Chronology of late Quaternary glacial cycles in the Bering Trough, Gulf of Alaska; constraints from core-log-seismic integration across the continental shelf and slope

Author(s): Clary, Wes A.; Worthington, Lindsay Lowe; Daigle, Hugh; Slagle, Angela L.; Gulick, Sean P. S.
Author Affiliation(s): Primary:
University of New Mexico, Albuquerque, NM, United States
Other:
University of Texas at Austin, United States
Lamont-Doherty Earth Observatory, United States
Volume Title: AGU 2016 fall meeting
Source: American Geophysical Union Fall Meeting, Vol.2016; American Geophysical Union 2016 fall meeting, San Francisco, CA, Dec. 12-16, 2016. Publisher: American Geophysical Union, Washington, DC, United States
Note: In English
Summary: Sediments offshore Southern Alaska offer a natural laboratory to study glacial erosion, sediment deposition, and orogenesis. A major goal of Integrated Ocean Drilling Program (IODP) Expedition 341 was investigation of interrelationships among tectonic processes, paleoclimate, and glacial activity. Here, we focus on core-log-seismic integration of IODP Sites U1420 and U1421 on the shallow shelf and slope near the Bering Trough, a glacially derived shelf-crossing landform. These sites sample glacial and marine sediments that record a history of sedimentation following the onset of glacial intensification near the mid-Pleistocene transition (1.2 Ma) and Yakutat microplate convergence with North America. Ocean drilling provides important stratigraphic, physical properties, and age data in depth which support development of a stratigraphic model that can be extended across the shelf if carefully calibrated to local and regional seismic surveys. We use high resolution multichannel seismic, core, and logging data to develop a time-depth relationship (TDR) and update the developing chronostratigraphic model based on correlation of seismic sequence boundaries and drilling-related data, including biostratigraphic and paleomagnetic age controls. We calibrate, combine, and interpolate core and logging data at each site to minimize gaps in physical property information and generate synthetic seismic traces. At Site U1421, vertical seismic profiling further constrains the TDR, and provides input for the initial velocity model during the tie. Finally, we match reflectors in the synthetic trace with events in nearby seismic reflection data to establish a TDR at each site. We can use this relationship to better interpret the development of the Bering Trough, a recurring and favored path for ice streams and glacial advance. Initial results suggest late Pleistocene sedimentation rates of at least 1 km/m.y. on average, and variable sedimentation rates which are possibly correlated with paleoenvironmental indicators such as sea ice related species of diatoms.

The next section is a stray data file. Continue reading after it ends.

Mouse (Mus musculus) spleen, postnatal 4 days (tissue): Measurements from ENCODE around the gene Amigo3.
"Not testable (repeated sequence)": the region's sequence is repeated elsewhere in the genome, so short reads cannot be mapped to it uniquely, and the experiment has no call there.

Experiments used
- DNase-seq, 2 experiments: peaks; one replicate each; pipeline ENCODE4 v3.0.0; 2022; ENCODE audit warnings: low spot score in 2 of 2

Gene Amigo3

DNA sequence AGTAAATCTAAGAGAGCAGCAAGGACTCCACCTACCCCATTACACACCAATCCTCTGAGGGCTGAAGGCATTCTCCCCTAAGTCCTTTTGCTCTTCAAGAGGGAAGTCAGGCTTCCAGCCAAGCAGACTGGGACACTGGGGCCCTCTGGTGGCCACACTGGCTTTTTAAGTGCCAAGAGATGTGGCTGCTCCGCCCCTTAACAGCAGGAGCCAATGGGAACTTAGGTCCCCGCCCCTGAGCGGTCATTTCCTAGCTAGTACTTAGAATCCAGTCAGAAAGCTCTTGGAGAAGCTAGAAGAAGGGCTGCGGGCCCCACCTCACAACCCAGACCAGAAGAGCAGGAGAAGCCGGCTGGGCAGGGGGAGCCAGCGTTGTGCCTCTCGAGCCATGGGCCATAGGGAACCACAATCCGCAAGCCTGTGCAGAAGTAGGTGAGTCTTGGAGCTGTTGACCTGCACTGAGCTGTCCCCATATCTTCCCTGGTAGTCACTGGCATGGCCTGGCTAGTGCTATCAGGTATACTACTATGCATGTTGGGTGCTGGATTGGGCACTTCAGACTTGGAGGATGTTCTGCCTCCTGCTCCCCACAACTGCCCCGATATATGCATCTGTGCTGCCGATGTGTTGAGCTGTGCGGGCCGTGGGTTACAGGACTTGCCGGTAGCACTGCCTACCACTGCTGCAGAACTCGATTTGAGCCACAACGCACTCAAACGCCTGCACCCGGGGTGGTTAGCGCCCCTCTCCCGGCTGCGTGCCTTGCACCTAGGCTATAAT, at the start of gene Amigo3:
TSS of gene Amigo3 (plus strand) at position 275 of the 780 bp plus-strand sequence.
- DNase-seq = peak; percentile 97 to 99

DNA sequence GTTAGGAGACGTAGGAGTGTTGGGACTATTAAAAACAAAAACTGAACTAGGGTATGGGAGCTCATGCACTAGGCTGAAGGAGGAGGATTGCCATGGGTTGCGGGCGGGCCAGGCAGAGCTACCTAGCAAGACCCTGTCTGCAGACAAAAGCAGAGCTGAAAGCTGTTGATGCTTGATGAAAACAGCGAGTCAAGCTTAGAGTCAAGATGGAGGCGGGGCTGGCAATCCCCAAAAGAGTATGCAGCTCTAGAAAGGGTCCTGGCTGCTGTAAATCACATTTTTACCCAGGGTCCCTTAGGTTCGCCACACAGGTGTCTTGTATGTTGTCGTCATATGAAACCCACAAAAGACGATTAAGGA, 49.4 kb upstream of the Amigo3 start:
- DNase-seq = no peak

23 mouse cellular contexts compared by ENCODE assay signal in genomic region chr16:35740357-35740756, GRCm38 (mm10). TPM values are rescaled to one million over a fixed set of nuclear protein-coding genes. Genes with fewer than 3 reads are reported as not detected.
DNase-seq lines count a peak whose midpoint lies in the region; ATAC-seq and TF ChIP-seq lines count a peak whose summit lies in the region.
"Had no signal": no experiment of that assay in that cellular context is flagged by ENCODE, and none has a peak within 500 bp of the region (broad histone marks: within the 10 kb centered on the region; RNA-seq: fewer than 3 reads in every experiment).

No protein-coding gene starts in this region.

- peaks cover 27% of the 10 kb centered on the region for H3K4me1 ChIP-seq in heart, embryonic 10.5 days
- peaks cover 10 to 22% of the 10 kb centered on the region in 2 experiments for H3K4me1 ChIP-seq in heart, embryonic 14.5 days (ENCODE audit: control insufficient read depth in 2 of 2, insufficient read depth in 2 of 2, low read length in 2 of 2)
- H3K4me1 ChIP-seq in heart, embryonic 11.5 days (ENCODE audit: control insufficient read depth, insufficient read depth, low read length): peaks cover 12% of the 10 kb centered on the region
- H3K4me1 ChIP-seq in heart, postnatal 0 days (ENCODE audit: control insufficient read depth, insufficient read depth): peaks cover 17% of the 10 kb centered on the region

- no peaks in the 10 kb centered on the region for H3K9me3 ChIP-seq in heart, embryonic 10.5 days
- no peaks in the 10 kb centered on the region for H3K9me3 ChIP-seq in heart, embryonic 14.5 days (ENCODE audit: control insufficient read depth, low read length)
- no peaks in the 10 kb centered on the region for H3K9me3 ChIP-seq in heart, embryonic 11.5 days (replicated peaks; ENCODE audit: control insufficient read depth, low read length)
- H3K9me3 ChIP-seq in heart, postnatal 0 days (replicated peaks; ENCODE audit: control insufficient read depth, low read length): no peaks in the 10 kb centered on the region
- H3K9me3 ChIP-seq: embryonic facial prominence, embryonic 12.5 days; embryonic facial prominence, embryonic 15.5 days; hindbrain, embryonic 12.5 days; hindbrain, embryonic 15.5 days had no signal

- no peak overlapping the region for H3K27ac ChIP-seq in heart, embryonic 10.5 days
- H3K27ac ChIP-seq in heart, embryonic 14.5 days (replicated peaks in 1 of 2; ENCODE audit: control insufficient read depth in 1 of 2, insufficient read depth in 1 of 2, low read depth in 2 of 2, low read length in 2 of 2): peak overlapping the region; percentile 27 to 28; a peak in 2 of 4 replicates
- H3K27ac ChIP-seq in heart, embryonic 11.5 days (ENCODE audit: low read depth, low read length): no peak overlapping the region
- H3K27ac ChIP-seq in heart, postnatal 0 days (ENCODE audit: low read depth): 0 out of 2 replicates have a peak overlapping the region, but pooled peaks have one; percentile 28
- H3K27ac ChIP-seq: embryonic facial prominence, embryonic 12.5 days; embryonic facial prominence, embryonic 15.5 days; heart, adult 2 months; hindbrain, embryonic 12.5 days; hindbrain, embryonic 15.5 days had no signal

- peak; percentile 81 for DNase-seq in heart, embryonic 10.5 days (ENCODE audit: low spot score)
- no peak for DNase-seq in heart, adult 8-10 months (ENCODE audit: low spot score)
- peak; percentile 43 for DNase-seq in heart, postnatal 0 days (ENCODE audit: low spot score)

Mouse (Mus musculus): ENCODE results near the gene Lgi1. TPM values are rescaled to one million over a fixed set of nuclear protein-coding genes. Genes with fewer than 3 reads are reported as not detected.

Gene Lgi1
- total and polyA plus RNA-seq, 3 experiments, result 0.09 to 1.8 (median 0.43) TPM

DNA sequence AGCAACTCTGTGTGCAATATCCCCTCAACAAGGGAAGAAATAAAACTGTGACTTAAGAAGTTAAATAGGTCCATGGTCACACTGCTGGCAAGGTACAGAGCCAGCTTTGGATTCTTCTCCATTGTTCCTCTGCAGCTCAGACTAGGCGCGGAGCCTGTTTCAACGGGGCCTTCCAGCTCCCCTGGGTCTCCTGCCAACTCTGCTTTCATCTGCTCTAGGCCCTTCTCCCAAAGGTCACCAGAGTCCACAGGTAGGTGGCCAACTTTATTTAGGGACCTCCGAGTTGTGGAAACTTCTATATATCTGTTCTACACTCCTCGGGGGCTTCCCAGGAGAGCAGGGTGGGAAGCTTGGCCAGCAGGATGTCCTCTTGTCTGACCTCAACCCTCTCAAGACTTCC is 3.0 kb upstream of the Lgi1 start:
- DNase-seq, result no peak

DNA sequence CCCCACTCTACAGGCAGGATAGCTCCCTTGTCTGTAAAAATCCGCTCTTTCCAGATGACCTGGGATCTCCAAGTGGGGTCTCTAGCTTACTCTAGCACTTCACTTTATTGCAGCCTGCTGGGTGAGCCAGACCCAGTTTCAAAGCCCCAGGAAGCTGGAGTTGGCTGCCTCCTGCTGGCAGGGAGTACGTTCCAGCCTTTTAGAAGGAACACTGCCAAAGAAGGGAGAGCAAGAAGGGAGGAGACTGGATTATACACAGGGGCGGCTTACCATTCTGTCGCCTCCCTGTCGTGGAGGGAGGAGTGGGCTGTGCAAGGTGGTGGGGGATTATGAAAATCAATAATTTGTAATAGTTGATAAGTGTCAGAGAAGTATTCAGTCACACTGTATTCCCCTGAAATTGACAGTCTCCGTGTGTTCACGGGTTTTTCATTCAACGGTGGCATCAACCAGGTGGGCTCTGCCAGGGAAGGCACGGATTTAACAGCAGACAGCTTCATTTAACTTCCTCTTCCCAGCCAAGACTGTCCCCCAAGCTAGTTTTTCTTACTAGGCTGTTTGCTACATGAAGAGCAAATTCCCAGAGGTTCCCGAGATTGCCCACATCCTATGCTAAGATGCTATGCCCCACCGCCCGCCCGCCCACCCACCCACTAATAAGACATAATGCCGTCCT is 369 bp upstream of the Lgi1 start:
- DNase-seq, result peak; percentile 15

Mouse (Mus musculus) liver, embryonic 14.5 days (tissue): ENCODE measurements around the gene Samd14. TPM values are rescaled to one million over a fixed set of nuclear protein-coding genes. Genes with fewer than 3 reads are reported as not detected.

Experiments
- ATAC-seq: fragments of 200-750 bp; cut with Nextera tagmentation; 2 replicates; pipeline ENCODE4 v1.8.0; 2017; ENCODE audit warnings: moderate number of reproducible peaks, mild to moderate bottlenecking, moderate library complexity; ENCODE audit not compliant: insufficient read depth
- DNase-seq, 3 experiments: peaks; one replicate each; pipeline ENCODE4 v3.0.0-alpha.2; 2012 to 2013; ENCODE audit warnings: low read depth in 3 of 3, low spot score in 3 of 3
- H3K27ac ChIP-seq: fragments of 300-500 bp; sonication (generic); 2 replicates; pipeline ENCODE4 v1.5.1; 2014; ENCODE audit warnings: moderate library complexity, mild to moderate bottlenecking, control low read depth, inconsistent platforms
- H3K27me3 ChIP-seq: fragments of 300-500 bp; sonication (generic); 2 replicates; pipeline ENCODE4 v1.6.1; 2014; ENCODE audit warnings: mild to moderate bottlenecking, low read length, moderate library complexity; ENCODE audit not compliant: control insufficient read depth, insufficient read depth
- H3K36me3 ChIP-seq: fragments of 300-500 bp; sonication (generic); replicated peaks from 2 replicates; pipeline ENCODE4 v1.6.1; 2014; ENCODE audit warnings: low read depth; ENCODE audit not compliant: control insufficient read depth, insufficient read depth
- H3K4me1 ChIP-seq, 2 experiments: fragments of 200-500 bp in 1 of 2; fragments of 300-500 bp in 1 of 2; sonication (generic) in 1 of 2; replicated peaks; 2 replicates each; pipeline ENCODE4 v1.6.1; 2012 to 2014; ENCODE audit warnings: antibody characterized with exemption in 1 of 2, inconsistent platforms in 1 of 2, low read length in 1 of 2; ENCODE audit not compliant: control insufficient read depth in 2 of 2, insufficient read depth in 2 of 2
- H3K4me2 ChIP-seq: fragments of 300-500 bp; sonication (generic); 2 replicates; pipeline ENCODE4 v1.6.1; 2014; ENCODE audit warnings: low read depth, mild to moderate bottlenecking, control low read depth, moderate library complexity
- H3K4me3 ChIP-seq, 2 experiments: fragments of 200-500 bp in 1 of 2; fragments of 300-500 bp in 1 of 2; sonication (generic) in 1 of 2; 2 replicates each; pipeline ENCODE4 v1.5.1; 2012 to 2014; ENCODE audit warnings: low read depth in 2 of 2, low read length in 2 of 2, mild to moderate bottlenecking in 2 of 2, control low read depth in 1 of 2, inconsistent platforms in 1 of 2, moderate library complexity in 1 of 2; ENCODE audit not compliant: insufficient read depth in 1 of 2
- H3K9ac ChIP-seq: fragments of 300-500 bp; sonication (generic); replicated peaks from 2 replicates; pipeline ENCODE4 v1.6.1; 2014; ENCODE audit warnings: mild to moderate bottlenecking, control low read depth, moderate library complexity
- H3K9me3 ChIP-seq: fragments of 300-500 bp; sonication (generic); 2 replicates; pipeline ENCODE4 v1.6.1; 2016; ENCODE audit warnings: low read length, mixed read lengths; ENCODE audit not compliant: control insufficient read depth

Year of Publication: 2016
Research Program: IODP Integrated Ocean Drilling Program
Key Words: 20 Geophysics, Applied; 24 Surficial Geology, Quaternary Geology; Bering Trough; Cenozoic; East Pacific; Expedition 341; Geophysical methods; Geophysical surveys; Gulf of Alaska; IODP Site U1420; IODP Site U1421; Integrated Ocean Drilling Program; North Pacific; Northeast Pacific; Pacific Ocean; Quaternary; Seismic methods; Surveys; Upper Quaternary
Coordinates: N593026 N593026 W1440243 W1440244
N594120 N594120 W1431204 W1431204
Record ID: 2017056067
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